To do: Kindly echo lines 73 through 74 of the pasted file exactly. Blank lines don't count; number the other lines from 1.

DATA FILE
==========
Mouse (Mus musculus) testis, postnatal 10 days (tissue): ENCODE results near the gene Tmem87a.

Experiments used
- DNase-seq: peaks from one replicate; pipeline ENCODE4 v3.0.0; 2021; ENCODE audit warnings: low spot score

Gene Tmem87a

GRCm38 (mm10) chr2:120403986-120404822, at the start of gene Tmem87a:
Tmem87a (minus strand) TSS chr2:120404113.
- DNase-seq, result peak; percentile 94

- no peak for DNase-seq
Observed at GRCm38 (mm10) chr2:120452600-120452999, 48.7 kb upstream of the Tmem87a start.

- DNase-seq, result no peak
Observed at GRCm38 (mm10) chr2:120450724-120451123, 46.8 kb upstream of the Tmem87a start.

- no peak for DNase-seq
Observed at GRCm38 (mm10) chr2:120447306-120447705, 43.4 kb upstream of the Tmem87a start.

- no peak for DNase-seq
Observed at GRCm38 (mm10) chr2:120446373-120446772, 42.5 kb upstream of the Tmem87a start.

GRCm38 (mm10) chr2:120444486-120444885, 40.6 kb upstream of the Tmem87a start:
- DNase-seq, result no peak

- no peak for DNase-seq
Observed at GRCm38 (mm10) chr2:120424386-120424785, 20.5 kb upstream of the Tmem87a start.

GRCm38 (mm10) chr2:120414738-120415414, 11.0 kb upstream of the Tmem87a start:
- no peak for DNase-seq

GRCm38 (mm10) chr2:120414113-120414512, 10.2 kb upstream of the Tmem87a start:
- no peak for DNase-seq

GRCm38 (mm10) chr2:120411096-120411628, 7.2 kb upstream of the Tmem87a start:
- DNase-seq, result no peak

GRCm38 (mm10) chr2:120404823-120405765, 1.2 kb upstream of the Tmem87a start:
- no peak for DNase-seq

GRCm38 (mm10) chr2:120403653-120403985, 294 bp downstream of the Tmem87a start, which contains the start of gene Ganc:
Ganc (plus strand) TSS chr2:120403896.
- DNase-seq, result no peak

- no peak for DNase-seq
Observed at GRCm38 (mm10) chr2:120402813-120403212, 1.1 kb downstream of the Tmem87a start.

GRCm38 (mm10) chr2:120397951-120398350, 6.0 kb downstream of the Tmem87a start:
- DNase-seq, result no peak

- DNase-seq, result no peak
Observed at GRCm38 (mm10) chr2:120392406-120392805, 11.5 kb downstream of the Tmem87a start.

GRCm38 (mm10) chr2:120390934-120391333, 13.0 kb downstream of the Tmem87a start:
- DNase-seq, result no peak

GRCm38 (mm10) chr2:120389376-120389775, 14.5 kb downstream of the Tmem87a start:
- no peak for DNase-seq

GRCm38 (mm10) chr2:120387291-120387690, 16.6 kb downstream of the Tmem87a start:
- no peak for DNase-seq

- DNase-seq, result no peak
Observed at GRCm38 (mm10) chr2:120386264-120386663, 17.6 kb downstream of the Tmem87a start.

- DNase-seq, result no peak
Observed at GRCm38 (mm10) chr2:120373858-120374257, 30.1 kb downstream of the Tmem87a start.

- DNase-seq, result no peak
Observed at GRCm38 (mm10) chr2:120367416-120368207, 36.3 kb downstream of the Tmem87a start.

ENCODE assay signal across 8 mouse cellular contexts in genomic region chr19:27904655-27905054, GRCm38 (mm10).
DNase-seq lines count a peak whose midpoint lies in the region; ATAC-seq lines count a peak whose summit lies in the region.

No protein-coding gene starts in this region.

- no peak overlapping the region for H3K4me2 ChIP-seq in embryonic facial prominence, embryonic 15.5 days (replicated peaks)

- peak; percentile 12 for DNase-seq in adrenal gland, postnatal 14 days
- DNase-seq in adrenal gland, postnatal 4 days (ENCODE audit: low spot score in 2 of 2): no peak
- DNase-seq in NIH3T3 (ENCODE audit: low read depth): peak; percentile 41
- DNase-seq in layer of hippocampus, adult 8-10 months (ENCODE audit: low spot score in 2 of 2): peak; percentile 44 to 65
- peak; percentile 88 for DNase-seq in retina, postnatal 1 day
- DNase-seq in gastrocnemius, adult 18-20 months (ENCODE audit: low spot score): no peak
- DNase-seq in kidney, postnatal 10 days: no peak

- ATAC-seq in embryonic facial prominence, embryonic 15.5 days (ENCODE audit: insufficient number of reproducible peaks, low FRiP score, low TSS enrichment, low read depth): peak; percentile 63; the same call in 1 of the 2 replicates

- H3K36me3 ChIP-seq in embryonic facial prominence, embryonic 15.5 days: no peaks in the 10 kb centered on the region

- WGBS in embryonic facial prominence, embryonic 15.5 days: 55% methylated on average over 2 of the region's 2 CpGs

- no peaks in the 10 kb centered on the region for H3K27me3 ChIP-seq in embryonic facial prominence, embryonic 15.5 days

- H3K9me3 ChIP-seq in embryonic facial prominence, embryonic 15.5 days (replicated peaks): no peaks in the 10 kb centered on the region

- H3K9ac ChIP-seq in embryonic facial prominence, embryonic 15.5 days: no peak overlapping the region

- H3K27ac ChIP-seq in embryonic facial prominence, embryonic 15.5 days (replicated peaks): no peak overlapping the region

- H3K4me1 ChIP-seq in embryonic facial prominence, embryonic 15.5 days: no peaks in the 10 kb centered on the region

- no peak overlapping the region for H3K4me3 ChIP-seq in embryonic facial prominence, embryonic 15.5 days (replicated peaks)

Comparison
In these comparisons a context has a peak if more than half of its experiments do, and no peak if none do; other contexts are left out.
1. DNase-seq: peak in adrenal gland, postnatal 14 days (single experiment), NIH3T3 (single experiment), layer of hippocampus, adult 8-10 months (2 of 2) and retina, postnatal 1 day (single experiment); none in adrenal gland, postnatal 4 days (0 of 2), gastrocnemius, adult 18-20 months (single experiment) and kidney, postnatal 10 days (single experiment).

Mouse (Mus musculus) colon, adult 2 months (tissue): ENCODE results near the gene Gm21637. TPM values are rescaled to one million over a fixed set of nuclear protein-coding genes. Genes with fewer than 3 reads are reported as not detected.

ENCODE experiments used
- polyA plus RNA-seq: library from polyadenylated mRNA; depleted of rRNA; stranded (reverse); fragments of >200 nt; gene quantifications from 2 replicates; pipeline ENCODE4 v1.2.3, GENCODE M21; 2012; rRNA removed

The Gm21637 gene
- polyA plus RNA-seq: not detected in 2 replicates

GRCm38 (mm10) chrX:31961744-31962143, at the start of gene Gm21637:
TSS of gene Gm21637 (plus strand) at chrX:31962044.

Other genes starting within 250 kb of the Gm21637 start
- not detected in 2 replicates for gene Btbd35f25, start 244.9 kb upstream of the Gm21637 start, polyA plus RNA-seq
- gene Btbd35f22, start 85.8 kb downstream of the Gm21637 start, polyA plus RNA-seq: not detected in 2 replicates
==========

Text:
ENCODE experiments used
- polyA plus RNA-seq: library from polyadenylated mRNA; depleted of rRNA; stranded (reverse); fragments of >200 nt; gene quantifications from 2 replicates; pipeline ENCODE4 v1.2.3, GENCODE M21; 2012; rRNA removed